With the NFL Draft coming up this (Thursday) evening, I’m going to turn from issues specific to fantasy games to something that strikes at the core of the game. The NFL Draft is an important day on the US sporting calendar because it represents hope and make no mistake, the reason that the NFL is wildly popular is that every team has hope. This reason this finds its way into a column about the Premier League is that one wonders how long the league can continue to sustain its position in its core (UK) market when the majority of teams have no hope.
Internationally speaking, the Premier League will continue to grow revenue streams because those of us who weren’t born into a club affiliation by virtue of inheritance or geography can pick a club that DOES have a chance year in and year out. There is little risk in this strategy and because we weren’t born into our affiliation there is also little shame in changing it from time-to-time as the balance of power shifts in the league.
The problem that the league faces and doesn’t really seem too intent on solving is what to do about the core fans that made the league what it is today? What hope does the league offer to supporters for clubs like Fulham, Sunderland, Everton, or Blackburn? The NFL, through the draft and salary cap, ensures that fans in outposts like Green Bay and Pittsburgh that aren’t known as major markets have a chance to compete for a championship. The Premier League makes no such prevision.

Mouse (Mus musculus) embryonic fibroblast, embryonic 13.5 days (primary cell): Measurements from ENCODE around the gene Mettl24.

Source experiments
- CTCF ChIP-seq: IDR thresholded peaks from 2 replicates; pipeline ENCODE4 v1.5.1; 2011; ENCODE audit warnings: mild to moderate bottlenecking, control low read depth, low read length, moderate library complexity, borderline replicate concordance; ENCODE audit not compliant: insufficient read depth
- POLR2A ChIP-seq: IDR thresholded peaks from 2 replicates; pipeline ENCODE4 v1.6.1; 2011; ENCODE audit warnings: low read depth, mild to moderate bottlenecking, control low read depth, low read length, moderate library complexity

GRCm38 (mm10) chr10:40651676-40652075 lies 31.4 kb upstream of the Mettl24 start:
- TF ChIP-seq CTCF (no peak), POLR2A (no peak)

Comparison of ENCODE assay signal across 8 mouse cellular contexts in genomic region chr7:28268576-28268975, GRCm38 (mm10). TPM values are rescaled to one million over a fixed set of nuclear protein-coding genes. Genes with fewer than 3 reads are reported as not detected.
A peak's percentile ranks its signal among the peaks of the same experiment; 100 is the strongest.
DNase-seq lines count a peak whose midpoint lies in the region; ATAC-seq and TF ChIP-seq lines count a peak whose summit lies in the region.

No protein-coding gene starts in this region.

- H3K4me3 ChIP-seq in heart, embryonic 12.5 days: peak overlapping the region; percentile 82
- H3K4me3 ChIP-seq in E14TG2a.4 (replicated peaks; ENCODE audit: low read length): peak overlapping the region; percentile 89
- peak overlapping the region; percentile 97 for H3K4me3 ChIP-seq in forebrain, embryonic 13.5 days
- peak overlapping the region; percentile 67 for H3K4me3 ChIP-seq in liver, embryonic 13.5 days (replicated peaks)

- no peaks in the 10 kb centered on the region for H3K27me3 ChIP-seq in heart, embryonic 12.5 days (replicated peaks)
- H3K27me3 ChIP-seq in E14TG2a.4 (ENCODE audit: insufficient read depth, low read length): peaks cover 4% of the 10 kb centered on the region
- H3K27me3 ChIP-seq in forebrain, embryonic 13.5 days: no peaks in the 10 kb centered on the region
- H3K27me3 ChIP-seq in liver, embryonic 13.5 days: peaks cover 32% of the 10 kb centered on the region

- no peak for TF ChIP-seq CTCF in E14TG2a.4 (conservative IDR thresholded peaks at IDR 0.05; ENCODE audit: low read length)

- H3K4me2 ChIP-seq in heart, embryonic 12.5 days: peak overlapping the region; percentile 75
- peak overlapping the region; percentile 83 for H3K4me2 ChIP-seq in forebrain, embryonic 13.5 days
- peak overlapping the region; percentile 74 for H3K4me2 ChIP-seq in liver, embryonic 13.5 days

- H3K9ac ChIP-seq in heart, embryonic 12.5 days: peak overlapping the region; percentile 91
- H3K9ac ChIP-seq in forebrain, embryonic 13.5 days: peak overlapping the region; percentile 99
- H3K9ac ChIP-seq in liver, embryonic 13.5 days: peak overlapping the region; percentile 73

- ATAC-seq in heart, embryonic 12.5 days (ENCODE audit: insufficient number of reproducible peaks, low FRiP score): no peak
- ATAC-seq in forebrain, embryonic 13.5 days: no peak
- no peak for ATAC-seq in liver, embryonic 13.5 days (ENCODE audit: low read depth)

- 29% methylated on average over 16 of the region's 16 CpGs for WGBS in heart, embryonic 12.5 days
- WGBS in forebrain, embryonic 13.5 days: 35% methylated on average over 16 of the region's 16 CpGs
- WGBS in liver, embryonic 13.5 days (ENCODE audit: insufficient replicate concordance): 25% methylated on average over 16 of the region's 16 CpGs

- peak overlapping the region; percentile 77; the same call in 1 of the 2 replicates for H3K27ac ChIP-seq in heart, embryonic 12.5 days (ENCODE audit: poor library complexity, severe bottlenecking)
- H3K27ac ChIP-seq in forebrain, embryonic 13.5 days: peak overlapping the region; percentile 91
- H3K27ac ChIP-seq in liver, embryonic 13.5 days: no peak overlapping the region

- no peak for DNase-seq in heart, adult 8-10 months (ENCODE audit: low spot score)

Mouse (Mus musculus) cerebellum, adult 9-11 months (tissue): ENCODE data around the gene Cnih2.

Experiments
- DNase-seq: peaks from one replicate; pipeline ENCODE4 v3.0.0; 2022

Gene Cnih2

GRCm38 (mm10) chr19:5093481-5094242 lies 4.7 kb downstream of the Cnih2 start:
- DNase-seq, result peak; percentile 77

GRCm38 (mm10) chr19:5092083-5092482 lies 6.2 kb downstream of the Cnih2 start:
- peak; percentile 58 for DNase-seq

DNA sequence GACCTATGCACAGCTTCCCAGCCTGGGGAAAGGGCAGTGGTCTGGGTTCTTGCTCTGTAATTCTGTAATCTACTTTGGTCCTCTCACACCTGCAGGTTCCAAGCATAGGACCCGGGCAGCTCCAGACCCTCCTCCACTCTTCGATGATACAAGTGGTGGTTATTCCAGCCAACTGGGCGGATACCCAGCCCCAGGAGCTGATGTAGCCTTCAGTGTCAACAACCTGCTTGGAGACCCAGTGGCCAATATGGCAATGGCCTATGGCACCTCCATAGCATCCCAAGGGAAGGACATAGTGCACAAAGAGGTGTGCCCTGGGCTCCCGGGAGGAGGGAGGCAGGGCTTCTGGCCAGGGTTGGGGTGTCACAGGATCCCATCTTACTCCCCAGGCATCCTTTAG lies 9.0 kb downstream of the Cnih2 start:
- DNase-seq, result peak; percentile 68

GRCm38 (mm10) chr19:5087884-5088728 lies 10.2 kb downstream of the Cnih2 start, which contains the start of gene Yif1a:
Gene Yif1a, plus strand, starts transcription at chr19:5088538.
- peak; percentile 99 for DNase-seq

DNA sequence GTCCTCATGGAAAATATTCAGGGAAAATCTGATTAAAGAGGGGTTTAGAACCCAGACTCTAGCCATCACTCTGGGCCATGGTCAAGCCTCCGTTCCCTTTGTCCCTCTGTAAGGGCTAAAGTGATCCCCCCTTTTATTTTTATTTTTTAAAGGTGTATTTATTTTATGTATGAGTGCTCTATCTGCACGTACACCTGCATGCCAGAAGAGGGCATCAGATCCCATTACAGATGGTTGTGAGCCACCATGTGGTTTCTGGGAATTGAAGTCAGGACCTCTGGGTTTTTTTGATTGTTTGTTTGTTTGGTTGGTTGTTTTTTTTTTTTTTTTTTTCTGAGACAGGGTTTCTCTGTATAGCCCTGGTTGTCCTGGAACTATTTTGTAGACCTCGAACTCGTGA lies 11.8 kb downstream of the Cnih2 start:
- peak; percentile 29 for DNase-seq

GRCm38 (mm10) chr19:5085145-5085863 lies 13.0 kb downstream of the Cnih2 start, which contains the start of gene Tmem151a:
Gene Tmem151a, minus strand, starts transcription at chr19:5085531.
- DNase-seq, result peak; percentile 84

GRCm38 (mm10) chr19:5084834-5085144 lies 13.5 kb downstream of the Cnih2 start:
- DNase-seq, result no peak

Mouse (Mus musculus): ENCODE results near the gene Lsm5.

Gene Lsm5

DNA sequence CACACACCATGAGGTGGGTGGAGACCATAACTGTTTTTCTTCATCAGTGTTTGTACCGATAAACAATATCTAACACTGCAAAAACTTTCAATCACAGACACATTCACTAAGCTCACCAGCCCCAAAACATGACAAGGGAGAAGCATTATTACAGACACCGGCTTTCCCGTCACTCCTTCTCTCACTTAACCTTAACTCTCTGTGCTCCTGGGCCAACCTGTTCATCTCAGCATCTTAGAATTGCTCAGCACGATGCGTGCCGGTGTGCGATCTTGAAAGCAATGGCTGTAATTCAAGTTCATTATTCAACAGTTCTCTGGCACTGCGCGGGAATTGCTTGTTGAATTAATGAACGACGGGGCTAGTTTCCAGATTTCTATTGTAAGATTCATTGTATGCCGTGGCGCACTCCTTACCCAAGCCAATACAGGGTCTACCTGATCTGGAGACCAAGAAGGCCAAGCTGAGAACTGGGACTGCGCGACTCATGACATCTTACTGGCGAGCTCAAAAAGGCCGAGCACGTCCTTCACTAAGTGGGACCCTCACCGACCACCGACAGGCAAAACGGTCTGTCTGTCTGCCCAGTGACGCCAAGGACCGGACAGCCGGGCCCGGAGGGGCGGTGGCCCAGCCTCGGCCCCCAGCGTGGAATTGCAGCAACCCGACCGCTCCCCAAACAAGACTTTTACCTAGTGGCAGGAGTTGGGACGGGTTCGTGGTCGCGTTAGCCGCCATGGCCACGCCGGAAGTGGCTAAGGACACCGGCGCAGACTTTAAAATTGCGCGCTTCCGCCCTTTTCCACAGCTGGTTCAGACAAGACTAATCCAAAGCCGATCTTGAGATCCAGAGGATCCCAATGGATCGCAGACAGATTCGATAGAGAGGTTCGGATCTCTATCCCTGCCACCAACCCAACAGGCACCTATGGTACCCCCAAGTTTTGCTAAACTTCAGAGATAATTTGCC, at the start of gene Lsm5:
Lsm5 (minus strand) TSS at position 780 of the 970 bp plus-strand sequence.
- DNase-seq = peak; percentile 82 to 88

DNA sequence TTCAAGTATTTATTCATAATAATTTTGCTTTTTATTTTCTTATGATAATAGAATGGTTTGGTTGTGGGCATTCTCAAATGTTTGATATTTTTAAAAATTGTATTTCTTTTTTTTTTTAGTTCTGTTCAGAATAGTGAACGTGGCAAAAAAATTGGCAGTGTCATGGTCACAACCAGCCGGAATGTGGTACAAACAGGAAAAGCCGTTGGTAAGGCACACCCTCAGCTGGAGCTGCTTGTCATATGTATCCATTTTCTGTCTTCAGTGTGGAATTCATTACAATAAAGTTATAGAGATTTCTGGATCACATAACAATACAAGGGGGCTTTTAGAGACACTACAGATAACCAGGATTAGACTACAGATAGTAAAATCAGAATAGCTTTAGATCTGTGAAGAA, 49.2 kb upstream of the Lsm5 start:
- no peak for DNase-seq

Certainly, there are plenty of reasons that it is easier for the NFL than it would be for the Premier League with European law and the presence of alternative top tier leagues in other countries being the biggest. Still, that won’t be of much comfort as a new generation of supporters of mid-table teams wonders why they are paying incredibly high ticket prices with no hope of EVER winning a championship. As an Eagles fan in the NFL I haven’t experienced my team winning a Super Bowl in my lifetime but I retain hope because they have come close and there is nothing systemic preventing them from achieving that goal. A takeover by a super-rich tycoon willing to lose gobs of money aside, fans of mid-table Premier League teams can’t say the same.
I’d love to hear from die-hard supporters of perpetual mid-table teams “what do you consider a good season?” Finishing in the top half? In the Europa Cup? Beating a “big club” or derby rival? Is that enough to keep you going to matches or glued to the TV on days when your team plays a team at the bottom of the table? Major League Baseball has the same issue as the Premier League and there is great danger of the game slowly dying in towns like Kansas City, Pittsburgh, and Oakland.